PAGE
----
As far as we know, water is life. Earthly life – the only life we know to exist in all the universe – needs water. That’s why – as astronomers contemplate and search for life elsewhere – they want to understand oceans on distant exoplanets, and it’s why astronomers from the Harvard-Smithsonian Center for Astrophysics (CfA) are excited about their new research suggesting that oceans can last for billions of years on super-Earths. The CfA researchers are presenting their results today (January 5, 2015) at the 225th meeting of the American Astronomical Society in Seattle, Washington.
Super-Earths are worlds with more mass than Earth, but less than gas giants like Uranus or Neptune.
Lead author Laura Schaefer of CfA said:
When people consider whether a planet is in the habitable zone, they think about its distance from the star and its temperature. However, they should also think about oceans, and look at super-Earths to find a good sailing or surfing destination.
We call Earth a water planet, but, overall, water makes up only about a tenth of a percent of our planet’s overall mass. study co-author Dimitar Sasselov of CfA said:
Earth’s oceans are a very thin film, like fog on a bathroom mirror.
However, Earth’s water isn’t just on the surface. Studies have shown that Earth’s mantle holds several oceans’ worth of water that was dragged underground by plate tectonics and subduction of the ocean seafloor. Earth’s oceans would disappear due to this process, if it weren’t for water returning to the surface via volcanism (mainly at mid-ocean ridges). Earth maintains its oceans through this planet-wide recycling.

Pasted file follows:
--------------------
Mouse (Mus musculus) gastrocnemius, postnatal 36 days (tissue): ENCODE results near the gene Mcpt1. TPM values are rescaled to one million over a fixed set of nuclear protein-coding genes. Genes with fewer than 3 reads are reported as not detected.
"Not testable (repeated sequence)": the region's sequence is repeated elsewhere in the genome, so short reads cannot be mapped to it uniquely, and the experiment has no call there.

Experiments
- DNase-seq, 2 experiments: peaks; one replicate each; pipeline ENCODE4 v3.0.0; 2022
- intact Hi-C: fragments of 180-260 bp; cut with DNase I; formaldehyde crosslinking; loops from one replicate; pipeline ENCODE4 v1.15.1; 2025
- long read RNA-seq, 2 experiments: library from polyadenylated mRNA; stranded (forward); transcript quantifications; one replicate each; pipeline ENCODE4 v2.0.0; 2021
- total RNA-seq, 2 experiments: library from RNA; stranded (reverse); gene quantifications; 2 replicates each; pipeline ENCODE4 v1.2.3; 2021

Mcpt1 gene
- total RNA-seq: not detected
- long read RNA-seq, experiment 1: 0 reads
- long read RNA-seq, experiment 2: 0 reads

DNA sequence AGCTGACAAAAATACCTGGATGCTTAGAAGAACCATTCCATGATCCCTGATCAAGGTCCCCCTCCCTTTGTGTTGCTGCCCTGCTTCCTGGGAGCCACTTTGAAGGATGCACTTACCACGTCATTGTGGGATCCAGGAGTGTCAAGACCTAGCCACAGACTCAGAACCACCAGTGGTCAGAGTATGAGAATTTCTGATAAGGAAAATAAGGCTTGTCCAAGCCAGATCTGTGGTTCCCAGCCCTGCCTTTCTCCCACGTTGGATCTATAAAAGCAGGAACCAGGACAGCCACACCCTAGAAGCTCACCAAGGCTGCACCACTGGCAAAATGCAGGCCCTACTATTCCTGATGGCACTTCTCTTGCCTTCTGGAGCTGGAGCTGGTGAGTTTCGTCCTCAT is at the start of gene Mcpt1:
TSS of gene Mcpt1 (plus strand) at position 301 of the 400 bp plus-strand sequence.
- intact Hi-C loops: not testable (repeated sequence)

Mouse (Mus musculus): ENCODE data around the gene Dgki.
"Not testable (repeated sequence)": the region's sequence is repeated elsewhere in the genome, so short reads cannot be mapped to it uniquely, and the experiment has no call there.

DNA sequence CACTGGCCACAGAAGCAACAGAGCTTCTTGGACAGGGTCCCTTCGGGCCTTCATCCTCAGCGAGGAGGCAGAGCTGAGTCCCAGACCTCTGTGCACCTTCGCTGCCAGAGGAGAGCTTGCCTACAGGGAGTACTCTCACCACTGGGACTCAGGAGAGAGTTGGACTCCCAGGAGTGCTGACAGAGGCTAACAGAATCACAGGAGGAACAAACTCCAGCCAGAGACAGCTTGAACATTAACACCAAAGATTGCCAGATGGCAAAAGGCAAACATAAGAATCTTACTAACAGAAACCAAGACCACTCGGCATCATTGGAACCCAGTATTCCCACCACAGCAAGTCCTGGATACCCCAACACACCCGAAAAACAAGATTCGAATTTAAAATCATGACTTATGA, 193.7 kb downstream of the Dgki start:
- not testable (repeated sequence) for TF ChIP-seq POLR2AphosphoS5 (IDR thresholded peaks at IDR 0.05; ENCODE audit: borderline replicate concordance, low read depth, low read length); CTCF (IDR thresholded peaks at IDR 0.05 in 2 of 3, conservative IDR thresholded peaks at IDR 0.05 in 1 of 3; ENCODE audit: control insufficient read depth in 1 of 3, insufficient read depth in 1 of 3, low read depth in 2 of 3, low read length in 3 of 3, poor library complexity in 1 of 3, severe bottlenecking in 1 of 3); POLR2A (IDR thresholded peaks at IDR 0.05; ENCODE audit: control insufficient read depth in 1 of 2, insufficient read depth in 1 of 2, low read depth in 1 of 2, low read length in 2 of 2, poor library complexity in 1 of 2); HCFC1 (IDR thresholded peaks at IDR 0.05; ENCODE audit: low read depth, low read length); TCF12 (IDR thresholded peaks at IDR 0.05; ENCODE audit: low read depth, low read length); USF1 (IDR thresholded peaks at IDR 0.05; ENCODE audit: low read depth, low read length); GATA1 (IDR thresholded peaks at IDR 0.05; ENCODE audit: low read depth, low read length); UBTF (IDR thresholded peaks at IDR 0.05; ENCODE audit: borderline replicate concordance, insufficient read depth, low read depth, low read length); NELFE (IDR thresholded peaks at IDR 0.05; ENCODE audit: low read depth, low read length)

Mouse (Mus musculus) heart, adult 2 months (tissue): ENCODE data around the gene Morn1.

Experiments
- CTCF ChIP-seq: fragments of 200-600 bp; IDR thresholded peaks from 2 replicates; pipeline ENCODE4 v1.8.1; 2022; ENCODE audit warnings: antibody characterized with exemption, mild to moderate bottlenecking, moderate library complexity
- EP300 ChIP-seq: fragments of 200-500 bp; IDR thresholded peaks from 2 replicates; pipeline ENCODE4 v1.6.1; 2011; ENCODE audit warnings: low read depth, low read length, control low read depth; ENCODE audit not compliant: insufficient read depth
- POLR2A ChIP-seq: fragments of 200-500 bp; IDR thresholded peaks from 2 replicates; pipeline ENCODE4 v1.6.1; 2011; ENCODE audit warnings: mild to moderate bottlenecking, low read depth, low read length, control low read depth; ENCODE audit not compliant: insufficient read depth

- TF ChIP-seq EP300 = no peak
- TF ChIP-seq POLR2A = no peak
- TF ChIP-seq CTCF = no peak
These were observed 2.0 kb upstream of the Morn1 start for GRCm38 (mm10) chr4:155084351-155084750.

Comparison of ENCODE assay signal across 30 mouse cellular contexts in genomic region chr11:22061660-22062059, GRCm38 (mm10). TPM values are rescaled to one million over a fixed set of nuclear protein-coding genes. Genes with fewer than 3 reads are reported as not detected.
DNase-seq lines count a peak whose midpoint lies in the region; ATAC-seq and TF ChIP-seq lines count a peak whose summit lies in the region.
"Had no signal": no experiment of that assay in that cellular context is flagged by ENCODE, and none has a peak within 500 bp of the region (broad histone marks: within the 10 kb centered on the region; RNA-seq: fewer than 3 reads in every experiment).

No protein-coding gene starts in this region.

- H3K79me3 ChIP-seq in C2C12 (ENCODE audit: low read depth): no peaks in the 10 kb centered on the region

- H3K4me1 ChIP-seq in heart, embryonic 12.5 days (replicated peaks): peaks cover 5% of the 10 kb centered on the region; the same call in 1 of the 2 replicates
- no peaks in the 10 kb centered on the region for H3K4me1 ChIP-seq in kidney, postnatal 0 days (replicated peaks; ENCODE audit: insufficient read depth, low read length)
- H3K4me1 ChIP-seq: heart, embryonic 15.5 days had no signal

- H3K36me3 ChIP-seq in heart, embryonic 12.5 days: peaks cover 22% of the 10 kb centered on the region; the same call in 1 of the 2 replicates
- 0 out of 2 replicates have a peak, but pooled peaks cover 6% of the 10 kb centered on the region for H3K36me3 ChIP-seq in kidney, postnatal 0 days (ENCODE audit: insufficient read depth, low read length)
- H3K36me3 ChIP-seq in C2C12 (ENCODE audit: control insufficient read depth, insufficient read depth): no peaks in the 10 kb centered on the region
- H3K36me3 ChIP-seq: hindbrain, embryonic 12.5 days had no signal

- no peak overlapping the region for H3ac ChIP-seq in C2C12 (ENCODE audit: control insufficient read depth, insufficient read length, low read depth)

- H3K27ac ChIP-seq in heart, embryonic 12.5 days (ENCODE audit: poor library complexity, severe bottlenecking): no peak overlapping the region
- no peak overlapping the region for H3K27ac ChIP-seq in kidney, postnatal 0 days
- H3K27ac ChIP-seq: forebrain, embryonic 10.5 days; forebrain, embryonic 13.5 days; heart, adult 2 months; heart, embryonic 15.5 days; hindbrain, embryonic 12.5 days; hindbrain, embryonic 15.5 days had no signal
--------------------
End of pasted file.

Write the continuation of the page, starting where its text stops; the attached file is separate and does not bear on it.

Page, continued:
Schaefer used computer simulations to see if this recycling process would take place on super-Earths, which are planets up to five times the mass, or 1.5 times the size, of Earth. She also examined the question of how long it would take oceans to form after the planet cooled enough for its crust to solidify.
She found that planets two to four times the mass of Earth are even better at establishing and maintaining oceans than our Earth. The oceans of super-Earths would persist for at least 10 billion years (unless boiled away by an evolving red giant star).
Interestingly, the largest planet that was studied, five times the mass of Earth, took a while to get going. Its oceans didn’t develop for about a billion years, due to a thicker crust and lithosphere that delayed the start of volcanic outgassing. Schaefer said:
This suggests that if you want to look for life, you should look at older super-Earths.
Bottom line: Astronomers from the Harvard-Smithsonian Center for Astrophysics (CfA) are reporting today (January 5, 2014) at the annual meeting of the American Astronomical Society in Seattle that oceans can last for billions of years on super-Earths.
More results from this week’s AAS meeting: